Simple Definition of odious
: causing hatred or strong dislike
Examples of odious in a sentence
Two of them—his mother Livia and his odious sister Janice—were at heart killers like himself. —Geoffrey O'Brien, New York Review of Books, 16 Aug. 2007
He learned an important lesson some years ago in Panama. Manuel Antonio Noriega was too odious even for Carter, who shunned the Panamanian strongman in the run-up to the 1989 ballot there. —Jim Wooten, New York Times Magazine, 29 Jan 1995
But, alas, I know the real me, the me with the soft, round stomach and the love handles, odious first cousins to the paunch. —Jack McCallum, Sports Illustrated, 30 July 1990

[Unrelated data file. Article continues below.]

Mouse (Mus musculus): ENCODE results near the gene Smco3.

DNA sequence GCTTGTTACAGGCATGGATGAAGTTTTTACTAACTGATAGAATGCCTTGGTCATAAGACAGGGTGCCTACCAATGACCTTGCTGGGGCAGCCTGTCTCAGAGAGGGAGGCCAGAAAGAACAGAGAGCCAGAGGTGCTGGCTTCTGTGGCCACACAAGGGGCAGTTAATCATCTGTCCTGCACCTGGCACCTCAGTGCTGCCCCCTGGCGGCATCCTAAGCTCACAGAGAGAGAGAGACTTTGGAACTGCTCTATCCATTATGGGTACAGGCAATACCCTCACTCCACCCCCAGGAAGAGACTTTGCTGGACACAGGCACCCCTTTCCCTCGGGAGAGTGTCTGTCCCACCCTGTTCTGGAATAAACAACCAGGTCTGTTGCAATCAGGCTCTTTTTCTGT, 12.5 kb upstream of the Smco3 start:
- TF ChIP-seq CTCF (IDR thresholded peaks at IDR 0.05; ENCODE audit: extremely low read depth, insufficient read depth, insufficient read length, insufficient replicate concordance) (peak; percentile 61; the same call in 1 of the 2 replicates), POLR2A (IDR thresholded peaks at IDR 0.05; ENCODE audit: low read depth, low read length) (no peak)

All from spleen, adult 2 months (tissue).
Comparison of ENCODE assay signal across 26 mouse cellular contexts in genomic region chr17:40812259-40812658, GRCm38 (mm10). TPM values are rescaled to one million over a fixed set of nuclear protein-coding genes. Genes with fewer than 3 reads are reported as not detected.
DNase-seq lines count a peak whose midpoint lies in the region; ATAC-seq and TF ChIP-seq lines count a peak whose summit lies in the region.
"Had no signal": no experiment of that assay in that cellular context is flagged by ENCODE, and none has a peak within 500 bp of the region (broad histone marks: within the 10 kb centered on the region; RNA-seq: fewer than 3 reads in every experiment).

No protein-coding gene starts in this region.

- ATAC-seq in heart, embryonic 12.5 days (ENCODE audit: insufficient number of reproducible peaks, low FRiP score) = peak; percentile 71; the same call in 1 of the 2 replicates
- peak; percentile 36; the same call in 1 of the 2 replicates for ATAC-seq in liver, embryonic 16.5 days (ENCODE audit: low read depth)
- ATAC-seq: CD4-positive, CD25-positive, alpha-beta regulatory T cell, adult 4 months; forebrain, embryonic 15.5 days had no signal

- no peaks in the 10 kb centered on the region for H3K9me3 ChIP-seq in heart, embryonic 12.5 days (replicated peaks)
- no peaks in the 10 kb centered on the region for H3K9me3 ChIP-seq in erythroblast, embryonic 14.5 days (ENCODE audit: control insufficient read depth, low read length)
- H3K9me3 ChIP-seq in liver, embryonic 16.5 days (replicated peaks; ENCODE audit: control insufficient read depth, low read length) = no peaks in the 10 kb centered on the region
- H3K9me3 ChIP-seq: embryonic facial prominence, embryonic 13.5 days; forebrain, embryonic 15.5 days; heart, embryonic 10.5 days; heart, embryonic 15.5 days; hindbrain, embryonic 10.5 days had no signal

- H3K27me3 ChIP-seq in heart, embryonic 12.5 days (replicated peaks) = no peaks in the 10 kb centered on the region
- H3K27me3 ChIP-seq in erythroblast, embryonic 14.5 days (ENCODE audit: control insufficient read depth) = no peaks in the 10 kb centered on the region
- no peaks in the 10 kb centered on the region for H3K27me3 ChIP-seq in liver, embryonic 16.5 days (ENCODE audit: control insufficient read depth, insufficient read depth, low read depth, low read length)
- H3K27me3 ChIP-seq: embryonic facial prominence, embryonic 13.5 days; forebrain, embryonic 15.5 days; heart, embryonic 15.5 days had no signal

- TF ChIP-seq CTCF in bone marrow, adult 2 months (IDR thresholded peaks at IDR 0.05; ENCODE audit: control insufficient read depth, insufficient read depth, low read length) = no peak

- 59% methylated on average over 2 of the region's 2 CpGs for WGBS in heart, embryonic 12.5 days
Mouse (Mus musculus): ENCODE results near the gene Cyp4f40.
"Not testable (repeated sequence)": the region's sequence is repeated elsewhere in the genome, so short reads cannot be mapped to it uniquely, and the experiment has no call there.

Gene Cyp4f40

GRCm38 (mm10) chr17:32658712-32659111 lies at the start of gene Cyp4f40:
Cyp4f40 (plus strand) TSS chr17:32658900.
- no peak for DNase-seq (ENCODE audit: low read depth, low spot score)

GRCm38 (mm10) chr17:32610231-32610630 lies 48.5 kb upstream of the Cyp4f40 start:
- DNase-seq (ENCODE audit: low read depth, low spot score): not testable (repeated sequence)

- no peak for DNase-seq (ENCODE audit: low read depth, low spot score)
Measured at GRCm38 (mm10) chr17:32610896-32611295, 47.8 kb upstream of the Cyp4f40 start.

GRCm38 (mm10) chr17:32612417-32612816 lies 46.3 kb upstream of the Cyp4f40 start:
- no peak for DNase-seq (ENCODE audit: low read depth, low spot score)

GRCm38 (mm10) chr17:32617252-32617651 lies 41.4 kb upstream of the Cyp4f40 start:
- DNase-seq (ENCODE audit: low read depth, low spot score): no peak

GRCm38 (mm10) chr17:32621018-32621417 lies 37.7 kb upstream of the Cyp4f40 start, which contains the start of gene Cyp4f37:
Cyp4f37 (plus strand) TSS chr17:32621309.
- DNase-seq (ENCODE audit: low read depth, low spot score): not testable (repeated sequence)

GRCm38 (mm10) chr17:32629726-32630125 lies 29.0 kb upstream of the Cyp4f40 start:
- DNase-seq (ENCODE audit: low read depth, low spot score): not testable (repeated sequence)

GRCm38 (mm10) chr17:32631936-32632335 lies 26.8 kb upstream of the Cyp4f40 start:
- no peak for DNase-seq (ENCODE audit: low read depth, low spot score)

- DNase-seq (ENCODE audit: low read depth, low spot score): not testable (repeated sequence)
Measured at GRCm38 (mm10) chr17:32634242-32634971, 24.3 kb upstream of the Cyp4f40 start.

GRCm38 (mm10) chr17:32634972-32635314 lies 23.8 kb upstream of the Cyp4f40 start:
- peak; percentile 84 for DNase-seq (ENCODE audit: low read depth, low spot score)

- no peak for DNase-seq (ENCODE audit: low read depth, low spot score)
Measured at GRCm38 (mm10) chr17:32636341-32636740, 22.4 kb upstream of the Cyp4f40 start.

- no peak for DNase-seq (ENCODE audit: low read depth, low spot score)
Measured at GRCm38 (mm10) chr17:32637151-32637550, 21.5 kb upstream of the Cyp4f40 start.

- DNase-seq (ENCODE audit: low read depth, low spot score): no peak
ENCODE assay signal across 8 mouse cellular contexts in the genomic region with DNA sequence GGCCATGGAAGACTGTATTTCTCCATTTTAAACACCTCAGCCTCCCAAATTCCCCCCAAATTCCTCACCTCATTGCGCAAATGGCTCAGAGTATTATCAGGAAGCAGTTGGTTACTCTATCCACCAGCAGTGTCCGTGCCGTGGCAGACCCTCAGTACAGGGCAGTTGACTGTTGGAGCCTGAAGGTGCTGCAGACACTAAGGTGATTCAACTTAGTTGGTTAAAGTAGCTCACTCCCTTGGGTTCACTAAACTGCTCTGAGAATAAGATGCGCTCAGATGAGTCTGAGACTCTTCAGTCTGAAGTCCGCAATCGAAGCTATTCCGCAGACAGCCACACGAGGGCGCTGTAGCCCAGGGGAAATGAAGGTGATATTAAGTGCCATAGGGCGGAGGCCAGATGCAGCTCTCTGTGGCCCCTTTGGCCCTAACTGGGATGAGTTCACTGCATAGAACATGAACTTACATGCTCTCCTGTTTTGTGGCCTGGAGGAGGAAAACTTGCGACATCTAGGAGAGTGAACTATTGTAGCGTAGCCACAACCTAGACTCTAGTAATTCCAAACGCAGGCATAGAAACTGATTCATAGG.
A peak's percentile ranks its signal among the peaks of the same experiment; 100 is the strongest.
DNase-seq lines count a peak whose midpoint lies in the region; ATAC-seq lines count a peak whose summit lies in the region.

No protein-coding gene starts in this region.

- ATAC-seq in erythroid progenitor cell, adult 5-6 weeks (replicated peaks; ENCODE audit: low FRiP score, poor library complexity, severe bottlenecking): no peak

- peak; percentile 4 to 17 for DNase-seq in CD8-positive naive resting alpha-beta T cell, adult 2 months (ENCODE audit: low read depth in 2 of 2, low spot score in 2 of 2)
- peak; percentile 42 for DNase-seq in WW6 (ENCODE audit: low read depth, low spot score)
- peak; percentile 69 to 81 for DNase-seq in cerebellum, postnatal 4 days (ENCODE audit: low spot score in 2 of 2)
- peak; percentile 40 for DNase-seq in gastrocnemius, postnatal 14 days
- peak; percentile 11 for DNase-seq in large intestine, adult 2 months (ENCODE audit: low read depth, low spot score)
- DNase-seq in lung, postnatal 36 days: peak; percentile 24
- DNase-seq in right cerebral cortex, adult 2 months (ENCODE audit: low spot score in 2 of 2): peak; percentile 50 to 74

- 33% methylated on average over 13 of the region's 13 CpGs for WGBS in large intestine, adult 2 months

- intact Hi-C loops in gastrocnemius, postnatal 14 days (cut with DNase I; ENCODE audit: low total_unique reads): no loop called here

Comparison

It was one of the most odious crimes of recent history.
<an odious and unforgivable insult>
Did You Know?
Odious has been with us since the days of Middle English. We borrowed it from Anglo-French, which in turn had taken it from Latin odiosus. The Latin adjective came from the noun odium, meaning "hatred." "Odium" is also an ancestor of the English verb "annoy" (another word that came to Middle English via Anglo-French). And, at the beginning of the 17th century, "odium" entered English in its unaltered form, giving us a noun meaning "hatred" or "disgrace" (as in "ideas that have incurred much odium").
Origin and Etymology of odious
Middle English, from Anglo-French, from Latin odiosus, from odium (see odium)
First Known Use: 14th century
ODIOUS Defined for Kids
Definition of odious for Students
: causing hatred or strong dislike : worthy of hatred
Seen and Heard
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